Many students show up to school each day wondering what will be on the lunch menu. Freshmen and sophomores in Mr. Todd Tayloe’s Scholarship Biology class at Carroll High School are learning about what might be on the menu decades from now and how they might become the scientists helping solve a potential global crisis.
These students are growing corn to see how differences in genetically modified organisms and non-GMO crops affect the sizes of both fields and yields, gain a basic understanding of genetics, and learn about the way GMO products are viewed in society.
“GMOs are a big thing in the field right now and what every marketing ploy in grocery stores is going after, and I don’t think students really understand what it means for food to be genetically modified. Most students will say it’s bad, but I’ll ask them why, and they have no idea. They just say that based on what they see on food labels or what they see in European nations that are completely against GMOs,” Tayloe says. “Half the jobs in Ohio deal with agriculture, and our kids don’t really know much about that segment of careers. So it’s a way to get them interested in agro-sciences and agricultural careers.”
Over the past four years, Tayloe has been active in Ohio Corn and Wheat’s Feed the World program. Ohio Corn & Wheat invests in continuing education programs for current teachers to help fill available and future jobs in Ohio because of a skills gap.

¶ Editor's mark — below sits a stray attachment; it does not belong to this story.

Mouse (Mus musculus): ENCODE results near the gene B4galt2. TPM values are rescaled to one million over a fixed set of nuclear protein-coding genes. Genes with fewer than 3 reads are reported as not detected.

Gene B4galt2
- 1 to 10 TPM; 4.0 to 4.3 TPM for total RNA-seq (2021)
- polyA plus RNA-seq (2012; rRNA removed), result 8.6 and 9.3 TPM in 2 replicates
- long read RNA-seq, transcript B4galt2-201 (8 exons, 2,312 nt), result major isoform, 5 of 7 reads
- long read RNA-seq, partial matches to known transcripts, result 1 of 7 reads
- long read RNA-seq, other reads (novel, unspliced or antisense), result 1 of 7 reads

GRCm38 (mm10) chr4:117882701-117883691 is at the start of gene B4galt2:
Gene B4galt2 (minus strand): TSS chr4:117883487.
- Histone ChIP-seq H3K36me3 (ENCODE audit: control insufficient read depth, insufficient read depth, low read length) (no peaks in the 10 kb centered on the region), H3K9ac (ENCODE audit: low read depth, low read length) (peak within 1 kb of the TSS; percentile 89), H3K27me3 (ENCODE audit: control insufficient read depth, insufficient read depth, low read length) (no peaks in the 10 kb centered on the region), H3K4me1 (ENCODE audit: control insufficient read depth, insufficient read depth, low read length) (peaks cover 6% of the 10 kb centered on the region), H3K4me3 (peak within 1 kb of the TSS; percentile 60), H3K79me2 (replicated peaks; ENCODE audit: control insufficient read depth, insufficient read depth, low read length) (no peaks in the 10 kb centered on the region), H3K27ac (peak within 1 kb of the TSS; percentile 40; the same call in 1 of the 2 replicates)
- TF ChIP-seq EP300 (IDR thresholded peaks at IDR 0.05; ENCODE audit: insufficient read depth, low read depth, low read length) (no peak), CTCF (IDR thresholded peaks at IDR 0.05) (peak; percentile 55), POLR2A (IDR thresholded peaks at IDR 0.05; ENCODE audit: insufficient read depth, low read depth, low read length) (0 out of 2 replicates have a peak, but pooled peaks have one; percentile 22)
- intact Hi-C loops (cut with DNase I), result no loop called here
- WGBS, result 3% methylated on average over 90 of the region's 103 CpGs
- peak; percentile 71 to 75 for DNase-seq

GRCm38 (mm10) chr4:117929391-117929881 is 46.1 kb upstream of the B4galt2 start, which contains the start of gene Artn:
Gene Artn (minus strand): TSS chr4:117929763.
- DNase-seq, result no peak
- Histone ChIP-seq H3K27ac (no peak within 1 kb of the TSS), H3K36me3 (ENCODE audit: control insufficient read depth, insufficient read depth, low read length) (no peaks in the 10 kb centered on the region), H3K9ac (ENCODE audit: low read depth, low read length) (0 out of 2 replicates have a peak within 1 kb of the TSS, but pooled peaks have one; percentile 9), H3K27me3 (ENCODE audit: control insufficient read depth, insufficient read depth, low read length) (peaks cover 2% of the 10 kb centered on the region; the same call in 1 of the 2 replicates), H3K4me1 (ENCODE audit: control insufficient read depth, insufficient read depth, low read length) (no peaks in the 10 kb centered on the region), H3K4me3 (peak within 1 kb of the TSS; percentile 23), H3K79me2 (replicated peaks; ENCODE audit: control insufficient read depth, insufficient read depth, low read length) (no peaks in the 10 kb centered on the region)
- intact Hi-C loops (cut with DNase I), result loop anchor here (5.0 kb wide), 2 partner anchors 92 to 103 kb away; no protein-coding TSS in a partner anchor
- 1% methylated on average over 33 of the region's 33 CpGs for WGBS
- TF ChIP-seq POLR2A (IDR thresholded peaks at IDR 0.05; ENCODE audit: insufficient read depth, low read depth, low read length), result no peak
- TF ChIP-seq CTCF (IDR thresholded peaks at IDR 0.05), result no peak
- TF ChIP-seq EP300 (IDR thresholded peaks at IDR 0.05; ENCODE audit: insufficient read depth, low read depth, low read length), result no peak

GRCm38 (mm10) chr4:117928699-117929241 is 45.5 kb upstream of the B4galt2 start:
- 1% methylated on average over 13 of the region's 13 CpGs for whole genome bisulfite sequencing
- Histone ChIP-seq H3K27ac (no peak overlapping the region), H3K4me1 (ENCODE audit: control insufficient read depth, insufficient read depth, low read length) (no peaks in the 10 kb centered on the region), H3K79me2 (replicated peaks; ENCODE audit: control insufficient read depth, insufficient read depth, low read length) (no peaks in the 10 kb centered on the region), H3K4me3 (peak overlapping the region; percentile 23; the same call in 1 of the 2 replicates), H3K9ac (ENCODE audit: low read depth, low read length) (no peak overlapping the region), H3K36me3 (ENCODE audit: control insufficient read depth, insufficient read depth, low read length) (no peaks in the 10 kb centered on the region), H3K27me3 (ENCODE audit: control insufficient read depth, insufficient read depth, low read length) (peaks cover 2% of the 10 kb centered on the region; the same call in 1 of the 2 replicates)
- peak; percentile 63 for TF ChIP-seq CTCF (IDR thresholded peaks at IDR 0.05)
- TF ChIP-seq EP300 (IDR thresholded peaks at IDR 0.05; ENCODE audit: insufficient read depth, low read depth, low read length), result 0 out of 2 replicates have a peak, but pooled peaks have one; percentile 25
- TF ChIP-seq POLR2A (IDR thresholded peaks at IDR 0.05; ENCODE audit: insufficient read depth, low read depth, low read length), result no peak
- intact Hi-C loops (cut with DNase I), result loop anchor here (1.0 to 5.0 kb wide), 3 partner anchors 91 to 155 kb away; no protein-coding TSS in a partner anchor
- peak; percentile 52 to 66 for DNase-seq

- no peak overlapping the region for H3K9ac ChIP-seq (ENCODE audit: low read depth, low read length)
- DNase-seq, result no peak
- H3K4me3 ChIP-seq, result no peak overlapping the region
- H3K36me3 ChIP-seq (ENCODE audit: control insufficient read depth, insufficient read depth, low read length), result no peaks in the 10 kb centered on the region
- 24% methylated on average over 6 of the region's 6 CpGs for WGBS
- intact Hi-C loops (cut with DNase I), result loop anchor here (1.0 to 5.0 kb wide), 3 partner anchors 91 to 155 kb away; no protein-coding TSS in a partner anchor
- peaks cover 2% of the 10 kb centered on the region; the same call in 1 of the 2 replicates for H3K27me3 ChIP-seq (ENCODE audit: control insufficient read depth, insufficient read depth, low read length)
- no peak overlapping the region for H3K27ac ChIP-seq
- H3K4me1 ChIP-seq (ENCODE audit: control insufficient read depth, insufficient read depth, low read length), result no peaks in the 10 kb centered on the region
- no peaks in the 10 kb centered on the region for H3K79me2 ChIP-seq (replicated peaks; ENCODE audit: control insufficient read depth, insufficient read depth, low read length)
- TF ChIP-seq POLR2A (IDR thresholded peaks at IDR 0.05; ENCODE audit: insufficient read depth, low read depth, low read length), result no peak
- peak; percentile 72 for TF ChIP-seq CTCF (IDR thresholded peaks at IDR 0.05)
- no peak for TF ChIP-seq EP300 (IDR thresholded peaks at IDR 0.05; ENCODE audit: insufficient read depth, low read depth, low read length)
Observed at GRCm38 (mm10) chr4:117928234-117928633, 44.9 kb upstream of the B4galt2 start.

“There’s no way we will be able to feed our world under current farming practices, so something has to be done. We either have to expand our field sizes or expand our yields. This is theoretically a way to expand our yield while reducing our field sizes.”
The project design is based on the same procedures and scientific method that students in Carroll’s advanced science classes use to conduct research. Each group of students has a bucket of GMO and non-GMO corn. Once the plants have grown to the point where they can survive some drought conditions, the students will vary the amount of water each plant receives to test the GMO plant’s ability to thrive in the harsh conditions and ultimately measure its impact on the yield.
Interested in Feed the World’s professional development opportunities? Check out our events page!
(Thanks to Carroll High School’s Reflections magazine for this information.)